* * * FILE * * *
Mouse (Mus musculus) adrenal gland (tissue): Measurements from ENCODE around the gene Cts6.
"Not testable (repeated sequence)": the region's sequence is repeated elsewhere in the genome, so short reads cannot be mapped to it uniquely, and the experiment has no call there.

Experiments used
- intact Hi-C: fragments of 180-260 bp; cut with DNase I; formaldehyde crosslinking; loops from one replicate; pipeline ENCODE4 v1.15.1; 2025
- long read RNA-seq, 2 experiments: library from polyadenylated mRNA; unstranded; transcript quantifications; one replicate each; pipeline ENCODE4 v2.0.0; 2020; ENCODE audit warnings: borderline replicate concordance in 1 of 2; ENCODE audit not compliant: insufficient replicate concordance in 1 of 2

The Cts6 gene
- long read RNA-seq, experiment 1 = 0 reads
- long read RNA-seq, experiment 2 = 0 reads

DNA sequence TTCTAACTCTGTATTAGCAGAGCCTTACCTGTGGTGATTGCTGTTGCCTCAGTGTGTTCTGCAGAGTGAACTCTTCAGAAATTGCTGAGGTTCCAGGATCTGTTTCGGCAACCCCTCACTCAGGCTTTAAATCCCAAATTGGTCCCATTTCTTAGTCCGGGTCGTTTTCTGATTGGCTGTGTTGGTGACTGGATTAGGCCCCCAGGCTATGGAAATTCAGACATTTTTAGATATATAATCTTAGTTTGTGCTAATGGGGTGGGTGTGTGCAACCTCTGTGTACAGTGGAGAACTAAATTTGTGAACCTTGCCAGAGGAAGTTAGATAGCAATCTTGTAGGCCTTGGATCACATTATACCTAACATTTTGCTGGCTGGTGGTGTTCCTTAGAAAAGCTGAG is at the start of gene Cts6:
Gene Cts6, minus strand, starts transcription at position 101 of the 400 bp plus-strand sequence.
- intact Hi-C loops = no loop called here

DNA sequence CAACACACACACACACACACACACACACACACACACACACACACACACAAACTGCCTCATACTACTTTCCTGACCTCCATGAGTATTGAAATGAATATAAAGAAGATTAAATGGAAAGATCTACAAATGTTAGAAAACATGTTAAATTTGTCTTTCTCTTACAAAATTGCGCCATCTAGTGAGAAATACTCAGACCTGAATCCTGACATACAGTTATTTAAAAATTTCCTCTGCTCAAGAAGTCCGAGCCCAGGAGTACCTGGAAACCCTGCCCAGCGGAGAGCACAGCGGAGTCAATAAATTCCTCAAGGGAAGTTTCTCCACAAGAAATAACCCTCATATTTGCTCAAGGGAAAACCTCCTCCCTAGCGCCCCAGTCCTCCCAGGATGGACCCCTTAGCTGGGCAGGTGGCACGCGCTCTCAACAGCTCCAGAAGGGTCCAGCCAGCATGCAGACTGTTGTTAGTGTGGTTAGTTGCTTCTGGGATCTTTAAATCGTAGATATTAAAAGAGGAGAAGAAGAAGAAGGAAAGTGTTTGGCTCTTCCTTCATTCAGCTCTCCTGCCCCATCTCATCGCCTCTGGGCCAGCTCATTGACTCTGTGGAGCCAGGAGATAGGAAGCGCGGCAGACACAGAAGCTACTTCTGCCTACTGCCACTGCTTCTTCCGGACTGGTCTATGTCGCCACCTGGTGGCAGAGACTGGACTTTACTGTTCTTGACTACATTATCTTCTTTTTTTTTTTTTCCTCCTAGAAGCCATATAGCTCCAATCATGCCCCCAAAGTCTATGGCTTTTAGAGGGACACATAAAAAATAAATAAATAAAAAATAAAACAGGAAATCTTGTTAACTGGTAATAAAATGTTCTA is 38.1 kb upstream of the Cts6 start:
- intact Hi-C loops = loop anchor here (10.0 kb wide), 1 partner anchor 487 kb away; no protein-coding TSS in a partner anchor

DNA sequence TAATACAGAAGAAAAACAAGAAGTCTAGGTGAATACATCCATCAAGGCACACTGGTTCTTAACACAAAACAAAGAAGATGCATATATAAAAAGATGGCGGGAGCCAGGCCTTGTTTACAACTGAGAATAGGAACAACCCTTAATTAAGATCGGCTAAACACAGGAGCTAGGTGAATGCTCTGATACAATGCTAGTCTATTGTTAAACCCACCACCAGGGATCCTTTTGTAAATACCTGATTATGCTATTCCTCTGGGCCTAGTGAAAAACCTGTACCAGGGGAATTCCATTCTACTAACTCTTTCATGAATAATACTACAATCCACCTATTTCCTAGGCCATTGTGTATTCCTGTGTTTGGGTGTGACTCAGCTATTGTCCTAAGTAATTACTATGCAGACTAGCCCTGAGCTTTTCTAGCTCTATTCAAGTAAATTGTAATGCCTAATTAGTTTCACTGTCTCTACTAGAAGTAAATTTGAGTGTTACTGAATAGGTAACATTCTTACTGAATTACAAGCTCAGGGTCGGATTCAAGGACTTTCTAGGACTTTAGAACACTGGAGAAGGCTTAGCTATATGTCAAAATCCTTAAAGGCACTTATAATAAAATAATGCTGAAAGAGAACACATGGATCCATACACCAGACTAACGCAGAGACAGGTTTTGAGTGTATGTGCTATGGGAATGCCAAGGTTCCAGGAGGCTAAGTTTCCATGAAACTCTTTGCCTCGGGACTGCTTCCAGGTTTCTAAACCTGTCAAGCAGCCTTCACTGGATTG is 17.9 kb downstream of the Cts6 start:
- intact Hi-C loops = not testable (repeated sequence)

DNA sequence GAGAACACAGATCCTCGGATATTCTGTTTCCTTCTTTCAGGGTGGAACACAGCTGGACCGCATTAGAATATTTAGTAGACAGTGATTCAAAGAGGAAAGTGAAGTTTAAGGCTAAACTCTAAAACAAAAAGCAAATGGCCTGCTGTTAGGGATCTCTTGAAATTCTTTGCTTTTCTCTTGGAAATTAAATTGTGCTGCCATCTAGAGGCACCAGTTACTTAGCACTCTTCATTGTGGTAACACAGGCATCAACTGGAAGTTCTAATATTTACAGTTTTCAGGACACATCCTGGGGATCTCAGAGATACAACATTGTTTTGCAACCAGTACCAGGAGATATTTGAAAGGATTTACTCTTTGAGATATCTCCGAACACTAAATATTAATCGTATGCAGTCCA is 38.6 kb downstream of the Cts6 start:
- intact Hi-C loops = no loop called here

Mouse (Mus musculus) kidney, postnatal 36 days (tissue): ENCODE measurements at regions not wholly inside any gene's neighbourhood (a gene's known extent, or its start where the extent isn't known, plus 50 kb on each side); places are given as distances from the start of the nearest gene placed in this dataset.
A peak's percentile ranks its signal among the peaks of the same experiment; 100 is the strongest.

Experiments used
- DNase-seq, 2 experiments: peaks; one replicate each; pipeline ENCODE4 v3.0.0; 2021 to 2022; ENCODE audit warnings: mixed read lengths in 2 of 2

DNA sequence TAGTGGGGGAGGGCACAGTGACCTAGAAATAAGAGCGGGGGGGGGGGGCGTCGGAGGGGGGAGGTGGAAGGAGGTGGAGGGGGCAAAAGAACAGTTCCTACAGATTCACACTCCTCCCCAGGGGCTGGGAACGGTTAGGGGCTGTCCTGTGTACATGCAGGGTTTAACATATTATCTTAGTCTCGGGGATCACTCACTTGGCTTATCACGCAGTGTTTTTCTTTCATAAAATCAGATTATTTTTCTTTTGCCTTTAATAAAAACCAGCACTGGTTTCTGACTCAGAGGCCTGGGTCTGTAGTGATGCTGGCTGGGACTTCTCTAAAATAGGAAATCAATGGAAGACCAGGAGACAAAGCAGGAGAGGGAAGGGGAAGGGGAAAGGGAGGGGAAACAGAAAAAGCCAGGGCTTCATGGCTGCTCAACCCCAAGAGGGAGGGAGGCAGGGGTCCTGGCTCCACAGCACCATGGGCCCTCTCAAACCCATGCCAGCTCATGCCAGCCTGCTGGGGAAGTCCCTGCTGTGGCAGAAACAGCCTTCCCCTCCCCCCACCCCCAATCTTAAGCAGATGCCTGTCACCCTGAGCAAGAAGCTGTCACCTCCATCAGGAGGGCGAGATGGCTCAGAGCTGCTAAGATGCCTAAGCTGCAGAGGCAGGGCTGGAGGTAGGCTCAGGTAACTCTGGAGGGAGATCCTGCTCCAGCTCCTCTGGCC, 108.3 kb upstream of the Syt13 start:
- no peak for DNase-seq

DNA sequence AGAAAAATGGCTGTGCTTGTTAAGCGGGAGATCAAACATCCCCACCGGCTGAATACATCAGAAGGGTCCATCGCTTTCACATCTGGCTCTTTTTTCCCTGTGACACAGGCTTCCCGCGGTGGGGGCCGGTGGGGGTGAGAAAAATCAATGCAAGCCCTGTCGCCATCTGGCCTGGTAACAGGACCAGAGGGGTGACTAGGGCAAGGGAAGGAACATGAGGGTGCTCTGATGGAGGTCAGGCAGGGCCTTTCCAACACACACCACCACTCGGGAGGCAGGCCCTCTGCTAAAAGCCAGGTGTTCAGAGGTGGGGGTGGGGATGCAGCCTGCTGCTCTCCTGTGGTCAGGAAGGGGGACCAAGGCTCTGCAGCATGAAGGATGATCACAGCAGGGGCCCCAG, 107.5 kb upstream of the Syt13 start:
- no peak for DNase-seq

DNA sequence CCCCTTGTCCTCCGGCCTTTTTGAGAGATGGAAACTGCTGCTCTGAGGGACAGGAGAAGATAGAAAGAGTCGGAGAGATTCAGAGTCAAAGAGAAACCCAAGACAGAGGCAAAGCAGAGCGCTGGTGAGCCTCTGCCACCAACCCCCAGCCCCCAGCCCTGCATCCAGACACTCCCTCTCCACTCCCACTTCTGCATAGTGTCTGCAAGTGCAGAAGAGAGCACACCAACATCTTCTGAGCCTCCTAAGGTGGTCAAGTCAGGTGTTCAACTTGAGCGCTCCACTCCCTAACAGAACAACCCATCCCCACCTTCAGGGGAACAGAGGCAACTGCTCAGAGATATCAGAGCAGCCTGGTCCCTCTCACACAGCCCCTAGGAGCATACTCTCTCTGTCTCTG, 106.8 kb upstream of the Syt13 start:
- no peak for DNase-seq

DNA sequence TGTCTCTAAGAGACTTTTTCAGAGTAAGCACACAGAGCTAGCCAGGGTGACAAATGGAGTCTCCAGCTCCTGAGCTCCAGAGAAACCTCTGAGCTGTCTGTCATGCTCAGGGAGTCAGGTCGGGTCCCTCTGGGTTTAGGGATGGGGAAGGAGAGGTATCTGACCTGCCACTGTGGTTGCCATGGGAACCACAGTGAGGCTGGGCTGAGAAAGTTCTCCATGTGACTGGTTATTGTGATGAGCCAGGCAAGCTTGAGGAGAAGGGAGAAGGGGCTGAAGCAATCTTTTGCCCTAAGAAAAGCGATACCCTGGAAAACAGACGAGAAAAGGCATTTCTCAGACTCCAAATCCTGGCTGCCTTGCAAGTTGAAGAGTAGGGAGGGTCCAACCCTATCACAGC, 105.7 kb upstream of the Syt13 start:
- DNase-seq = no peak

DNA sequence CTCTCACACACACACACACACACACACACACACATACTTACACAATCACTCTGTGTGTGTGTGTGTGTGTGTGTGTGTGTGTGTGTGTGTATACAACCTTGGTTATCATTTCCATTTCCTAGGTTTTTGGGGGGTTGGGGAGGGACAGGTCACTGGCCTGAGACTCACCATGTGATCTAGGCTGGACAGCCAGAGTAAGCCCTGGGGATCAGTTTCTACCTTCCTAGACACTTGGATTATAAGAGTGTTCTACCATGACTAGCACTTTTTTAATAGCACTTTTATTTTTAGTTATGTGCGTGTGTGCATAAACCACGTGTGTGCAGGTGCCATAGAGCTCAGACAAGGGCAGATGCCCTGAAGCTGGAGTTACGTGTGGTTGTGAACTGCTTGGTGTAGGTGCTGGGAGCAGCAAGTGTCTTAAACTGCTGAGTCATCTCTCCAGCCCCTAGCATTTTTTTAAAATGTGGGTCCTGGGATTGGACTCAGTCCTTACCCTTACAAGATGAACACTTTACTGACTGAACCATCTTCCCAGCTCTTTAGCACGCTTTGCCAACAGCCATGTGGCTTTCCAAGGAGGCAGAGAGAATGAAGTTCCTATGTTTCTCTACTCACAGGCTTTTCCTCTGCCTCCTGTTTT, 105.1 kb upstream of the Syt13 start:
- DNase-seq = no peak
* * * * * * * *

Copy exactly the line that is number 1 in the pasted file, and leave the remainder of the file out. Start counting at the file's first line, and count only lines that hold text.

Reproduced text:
Mouse (Mus musculus) adrenal gland (tissue): Measurements from ENCODE around the gene Cts6.